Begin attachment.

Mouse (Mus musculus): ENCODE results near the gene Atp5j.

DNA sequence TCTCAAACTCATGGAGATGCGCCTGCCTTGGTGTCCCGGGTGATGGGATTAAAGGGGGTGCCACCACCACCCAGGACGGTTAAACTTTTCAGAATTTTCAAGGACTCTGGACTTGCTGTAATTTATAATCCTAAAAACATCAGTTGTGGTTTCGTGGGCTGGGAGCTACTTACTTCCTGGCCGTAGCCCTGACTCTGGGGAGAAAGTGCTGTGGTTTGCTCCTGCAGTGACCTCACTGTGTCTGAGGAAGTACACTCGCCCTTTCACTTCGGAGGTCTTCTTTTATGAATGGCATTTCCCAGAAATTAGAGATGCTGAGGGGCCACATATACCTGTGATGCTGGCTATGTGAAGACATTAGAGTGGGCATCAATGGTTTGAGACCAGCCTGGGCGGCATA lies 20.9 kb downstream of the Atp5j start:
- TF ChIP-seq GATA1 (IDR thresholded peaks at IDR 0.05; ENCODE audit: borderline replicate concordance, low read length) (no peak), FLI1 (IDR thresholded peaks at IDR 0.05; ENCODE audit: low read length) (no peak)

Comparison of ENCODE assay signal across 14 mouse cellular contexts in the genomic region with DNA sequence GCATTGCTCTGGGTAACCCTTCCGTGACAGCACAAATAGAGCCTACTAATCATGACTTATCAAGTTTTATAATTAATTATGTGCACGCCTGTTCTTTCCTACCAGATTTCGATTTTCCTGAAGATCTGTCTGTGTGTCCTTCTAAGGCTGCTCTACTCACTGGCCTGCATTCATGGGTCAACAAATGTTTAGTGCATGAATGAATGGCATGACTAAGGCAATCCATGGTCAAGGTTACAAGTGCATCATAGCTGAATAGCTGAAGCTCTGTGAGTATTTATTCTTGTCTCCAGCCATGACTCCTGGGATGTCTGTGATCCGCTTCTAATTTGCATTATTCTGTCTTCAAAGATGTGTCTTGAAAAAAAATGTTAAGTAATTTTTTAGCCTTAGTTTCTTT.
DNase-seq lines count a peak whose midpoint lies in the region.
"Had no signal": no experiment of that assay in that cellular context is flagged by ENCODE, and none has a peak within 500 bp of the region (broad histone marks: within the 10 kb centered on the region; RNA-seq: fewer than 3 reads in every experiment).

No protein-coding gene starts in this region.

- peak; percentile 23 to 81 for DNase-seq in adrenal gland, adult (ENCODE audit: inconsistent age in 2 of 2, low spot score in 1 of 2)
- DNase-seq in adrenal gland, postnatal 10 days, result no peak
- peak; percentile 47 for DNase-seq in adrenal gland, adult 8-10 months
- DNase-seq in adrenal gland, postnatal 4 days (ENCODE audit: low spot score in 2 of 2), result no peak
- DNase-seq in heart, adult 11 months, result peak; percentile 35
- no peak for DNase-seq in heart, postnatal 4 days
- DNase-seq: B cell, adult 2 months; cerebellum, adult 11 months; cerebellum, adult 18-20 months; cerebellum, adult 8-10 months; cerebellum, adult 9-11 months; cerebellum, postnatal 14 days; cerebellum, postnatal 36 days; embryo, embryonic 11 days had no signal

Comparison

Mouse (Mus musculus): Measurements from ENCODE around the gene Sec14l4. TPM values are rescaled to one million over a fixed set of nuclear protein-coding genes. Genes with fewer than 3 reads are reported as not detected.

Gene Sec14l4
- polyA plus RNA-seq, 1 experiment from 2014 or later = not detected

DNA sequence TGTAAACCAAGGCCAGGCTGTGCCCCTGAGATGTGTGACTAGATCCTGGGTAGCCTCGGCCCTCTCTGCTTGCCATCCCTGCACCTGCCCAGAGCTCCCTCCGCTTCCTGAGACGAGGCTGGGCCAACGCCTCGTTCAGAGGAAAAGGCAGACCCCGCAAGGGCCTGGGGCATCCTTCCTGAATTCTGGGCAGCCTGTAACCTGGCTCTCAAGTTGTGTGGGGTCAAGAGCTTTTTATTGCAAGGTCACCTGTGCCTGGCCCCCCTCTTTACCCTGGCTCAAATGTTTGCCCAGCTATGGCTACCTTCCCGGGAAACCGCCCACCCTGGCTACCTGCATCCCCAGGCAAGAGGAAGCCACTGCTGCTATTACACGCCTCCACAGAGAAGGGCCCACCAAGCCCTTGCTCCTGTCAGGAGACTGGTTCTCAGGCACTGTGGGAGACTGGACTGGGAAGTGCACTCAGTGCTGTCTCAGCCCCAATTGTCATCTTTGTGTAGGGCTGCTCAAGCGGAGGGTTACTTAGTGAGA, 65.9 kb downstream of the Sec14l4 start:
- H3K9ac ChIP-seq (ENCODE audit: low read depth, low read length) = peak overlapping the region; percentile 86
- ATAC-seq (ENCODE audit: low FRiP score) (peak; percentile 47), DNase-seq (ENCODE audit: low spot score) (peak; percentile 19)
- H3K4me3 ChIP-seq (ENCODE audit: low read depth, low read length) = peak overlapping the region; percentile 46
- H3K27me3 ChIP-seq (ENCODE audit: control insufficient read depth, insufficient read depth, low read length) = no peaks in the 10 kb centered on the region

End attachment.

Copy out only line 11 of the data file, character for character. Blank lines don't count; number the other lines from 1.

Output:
- DNase-seq in adrenal gland, postnatal 4 days (ENCODE audit: low spot score in 2 of 2), result no peak